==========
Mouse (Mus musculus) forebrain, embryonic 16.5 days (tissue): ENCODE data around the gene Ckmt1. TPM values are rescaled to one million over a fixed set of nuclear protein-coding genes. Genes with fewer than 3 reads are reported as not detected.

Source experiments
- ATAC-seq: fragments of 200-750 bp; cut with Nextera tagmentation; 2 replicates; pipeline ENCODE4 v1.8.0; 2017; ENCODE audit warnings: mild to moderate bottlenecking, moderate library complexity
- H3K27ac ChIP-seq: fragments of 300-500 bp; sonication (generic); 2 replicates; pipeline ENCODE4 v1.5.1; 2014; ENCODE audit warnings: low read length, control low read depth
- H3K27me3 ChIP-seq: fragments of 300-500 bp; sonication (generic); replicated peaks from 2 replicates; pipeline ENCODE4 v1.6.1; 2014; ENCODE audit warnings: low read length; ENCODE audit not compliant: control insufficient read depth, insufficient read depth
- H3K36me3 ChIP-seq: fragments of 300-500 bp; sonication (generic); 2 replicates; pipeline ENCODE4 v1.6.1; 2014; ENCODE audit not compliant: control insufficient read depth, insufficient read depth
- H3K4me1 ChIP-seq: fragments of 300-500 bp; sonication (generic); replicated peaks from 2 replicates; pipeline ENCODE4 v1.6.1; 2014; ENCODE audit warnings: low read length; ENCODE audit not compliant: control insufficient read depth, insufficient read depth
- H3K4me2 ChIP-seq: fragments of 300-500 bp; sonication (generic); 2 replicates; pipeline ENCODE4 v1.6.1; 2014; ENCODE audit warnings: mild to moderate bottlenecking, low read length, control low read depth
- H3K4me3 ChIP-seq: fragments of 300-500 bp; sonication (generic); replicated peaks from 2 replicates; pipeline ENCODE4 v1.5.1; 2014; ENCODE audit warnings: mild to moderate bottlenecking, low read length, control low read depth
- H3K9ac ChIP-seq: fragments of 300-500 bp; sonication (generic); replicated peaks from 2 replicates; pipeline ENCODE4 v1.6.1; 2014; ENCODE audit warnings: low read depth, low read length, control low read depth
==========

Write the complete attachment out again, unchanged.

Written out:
Mouse (Mus musculus) forebrain, embryonic 16.5 days (tissue): ENCODE data around the gene Ckmt1. TPM values are rescaled to one million over a fixed set of nuclear protein-coding genes. Genes with fewer than 3 reads are reported as not detected.

Source experiments
- ATAC-seq: fragments of 200-750 bp; cut with Nextera tagmentation; 2 replicates; pipeline ENCODE4 v1.8.0; 2017; ENCODE audit warnings: mild to moderate bottlenecking, moderate library complexity
- H3K27ac ChIP-seq: fragments of 300-500 bp; sonication (generic); 2 replicates; pipeline ENCODE4 v1.5.1; 2014; ENCODE audit warnings: low read length, control low read depth
- H3K27me3 ChIP-seq: fragments of 300-500 bp; sonication (generic); replicated peaks from 2 replicates; pipeline ENCODE4 v1.6.1; 2014; ENCODE audit warnings: low read length; ENCODE audit not compliant: control insufficient read depth, insufficient read depth
- H3K36me3 ChIP-seq: fragments of 300-500 bp; sonication (generic); 2 replicates; pipeline ENCODE4 v1.6.1; 2014; ENCODE audit not compliant: control insufficient read depth, insufficient read depth
- H3K4me1 ChIP-seq: fragments of 300-500 bp; sonication (generic); replicated peaks from 2 replicates; pipeline ENCODE4 v1.6.1; 2014; ENCODE audit warnings: low read length; ENCODE audit not compliant: control insufficient read depth, insufficient read depth
- H3K4me2 ChIP-seq: fragments of 300-500 bp; sonication (generic); 2 replicates; pipeline ENCODE4 v1.6.1; 2014; ENCODE audit warnings: mild to moderate bottlenecking, low read length, control low read depth
- H3K4me3 ChIP-seq: fragments of 300-500 bp; sonication (generic); replicated peaks from 2 replicates; pipeline ENCODE4 v1.5.1; 2014; ENCODE audit warnings: mild to moderate bottlenecking, low read length, control low read depth
- H3K9ac ChIP-seq: fragments of 300-500 bp; sonication (generic); replicated peaks from 2 replicates; pipeline ENCODE4 v1.6.1; 2014; ENCODE audit warnings: low read depth, low read length, control low read depth